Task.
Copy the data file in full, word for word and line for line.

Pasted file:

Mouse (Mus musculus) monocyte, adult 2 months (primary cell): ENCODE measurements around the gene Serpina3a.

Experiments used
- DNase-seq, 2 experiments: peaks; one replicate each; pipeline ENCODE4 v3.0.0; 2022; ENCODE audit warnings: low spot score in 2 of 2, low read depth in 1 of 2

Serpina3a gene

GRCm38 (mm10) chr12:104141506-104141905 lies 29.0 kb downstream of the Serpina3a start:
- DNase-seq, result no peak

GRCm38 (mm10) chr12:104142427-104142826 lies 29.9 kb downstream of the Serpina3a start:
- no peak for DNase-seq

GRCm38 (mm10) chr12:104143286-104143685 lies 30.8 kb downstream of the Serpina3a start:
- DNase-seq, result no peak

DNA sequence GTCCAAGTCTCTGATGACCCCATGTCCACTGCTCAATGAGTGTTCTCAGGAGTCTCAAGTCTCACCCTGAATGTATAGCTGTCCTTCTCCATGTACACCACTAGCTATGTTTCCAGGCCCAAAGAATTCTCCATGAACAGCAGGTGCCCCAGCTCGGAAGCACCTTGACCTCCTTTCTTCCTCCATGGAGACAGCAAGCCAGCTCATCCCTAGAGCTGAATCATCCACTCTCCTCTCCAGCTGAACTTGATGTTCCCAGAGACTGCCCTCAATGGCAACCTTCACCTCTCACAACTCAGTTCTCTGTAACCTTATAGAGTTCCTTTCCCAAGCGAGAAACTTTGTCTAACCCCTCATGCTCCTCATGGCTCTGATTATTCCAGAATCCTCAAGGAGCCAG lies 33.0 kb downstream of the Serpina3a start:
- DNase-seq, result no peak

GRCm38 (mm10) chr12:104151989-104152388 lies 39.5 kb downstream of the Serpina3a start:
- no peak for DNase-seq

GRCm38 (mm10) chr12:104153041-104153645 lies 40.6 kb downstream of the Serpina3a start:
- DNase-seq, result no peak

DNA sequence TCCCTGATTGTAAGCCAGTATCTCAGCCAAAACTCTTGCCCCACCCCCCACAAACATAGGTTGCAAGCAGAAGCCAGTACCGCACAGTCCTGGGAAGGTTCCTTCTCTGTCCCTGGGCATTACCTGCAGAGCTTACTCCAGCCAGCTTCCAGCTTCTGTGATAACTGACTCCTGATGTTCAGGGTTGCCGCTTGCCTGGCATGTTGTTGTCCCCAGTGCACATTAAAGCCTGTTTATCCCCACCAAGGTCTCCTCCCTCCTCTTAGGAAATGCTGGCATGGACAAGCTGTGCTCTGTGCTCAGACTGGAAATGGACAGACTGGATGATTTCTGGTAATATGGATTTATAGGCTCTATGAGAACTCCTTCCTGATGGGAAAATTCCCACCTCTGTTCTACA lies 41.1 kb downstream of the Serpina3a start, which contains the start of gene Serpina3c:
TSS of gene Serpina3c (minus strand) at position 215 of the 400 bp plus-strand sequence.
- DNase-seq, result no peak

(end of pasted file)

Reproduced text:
Mouse (Mus musculus) monocyte, adult 2 months (primary cell): ENCODE measurements around the gene Serpina3a.

Experiments used
- DNase-seq, 2 experiments: peaks; one replicate each; pipeline ENCODE4 v3.0.0; 2022; ENCODE audit warnings: low spot score in 2 of 2, low read depth in 1 of 2

Serpina3a gene

GRCm38 (mm10) chr12:104141506-104141905 lies 29.0 kb downstream of the Serpina3a start:
- DNase-seq, result no peak

GRCm38 (mm10) chr12:104142427-104142826 lies 29.9 kb downstream of the Serpina3a start:
- no peak for DNase-seq

GRCm38 (mm10) chr12:104143286-104143685 lies 30.8 kb downstream of the Serpina3a start:
- DNase-seq, result no peak

DNA sequence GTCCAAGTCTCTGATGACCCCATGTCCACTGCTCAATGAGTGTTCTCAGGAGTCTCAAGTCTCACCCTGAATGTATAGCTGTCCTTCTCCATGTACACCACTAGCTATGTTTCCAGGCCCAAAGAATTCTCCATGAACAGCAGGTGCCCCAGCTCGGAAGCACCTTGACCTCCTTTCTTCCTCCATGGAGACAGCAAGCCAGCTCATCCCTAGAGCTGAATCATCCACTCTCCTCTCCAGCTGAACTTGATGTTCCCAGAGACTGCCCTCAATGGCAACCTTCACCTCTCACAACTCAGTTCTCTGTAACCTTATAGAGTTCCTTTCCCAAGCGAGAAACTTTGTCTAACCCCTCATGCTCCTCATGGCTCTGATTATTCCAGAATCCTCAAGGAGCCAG lies 33.0 kb downstream of the Serpina3a start:
- DNase-seq, result no peak

GRCm38 (mm10) chr12:104151989-104152388 lies 39.5 kb downstream of the Serpina3a start:
- no peak for DNase-seq

GRCm38 (mm10) chr12:104153041-104153645 lies 40.6 kb downstream of the Serpina3a start:
- DNase-seq, result no peak

DNA sequence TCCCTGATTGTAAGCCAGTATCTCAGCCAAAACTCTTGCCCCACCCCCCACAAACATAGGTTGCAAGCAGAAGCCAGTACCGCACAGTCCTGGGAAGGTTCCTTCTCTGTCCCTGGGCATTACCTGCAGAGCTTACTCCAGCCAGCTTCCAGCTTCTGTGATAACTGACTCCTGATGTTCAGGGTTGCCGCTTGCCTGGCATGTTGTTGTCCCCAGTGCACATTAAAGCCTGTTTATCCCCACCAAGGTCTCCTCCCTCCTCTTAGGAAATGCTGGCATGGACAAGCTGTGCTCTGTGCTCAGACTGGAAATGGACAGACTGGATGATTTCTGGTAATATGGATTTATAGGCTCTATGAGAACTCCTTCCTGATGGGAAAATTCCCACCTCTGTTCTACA lies 41.1 kb downstream of the Serpina3a start, which contains the start of gene Serpina3c:
TSS of gene Serpina3c (minus strand) at position 215 of the 400 bp plus-strand sequence.
- DNase-seq, result no peak